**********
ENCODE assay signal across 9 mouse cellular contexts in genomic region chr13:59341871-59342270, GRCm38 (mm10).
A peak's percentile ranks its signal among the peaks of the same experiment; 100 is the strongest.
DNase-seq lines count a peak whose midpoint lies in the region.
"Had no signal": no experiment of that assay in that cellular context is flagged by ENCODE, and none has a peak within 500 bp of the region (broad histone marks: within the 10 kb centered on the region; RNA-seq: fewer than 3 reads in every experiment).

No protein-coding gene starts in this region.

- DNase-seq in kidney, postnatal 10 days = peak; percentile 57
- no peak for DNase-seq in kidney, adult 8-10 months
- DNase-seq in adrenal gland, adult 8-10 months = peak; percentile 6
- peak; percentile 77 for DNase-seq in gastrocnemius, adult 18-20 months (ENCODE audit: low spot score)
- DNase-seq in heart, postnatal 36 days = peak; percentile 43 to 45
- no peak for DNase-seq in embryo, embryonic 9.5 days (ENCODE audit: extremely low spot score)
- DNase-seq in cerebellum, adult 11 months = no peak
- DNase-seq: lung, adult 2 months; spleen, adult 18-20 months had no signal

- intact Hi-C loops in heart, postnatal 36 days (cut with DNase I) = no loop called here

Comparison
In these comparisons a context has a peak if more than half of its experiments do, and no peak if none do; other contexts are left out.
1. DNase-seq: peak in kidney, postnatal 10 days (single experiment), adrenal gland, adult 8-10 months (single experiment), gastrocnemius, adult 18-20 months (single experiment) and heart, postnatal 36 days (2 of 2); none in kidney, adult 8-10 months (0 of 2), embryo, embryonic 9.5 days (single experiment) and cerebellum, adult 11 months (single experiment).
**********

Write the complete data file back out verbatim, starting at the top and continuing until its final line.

ENCODE assay signal across 9 mouse cellular contexts in genomic region chr13:59341871-59342270, GRCm38 (mm10).
A peak's percentile ranks its signal among the peaks of the same experiment; 100 is the strongest.
DNase-seq lines count a peak whose midpoint lies in the region.
"Had no signal": no experiment of that assay in that cellular context is flagged by ENCODE, and none has a peak within 500 bp of the region (broad histone marks: within the 10 kb centered on the region; RNA-seq: fewer than 3 reads in every experiment).

No protein-coding gene starts in this region.

- DNase-seq in kidney, postnatal 10 days = peak; percentile 57
- no peak for DNase-seq in kidney, adult 8-10 months
- DNase-seq in adrenal gland, adult 8-10 months = peak; percentile 6
- peak; percentile 77 for DNase-seq in gastrocnemius, adult 18-20 months (ENCODE audit: low spot score)
- DNase-seq in heart, postnatal 36 days = peak; percentile 43 to 45
- no peak for DNase-seq in embryo, embryonic 9.5 days (ENCODE audit: extremely low spot score)
- DNase-seq in cerebellum, adult 11 months = no peak
- DNase-seq: lung, adult 2 months; spleen, adult 18-20 months had no signal

- intact Hi-C loops in heart, postnatal 36 days (cut with DNase I) = no loop called here

Comparison
In these comparisons a context has a peak if more than half of its experiments do, and no peak if none do; other contexts are left out.
1. DNase-seq: peak in kidney, postnatal 10 days (single experiment), adrenal gland, adult 8-10 months (single experiment), gastrocnemius, adult 18-20 months (single experiment) and heart, postnatal 36 days (2 of 2); none in kidney, adult 8-10 months (0 of 2), embryo, embryonic 9.5 days (single experiment) and cerebellum, adult 11 months (single experiment).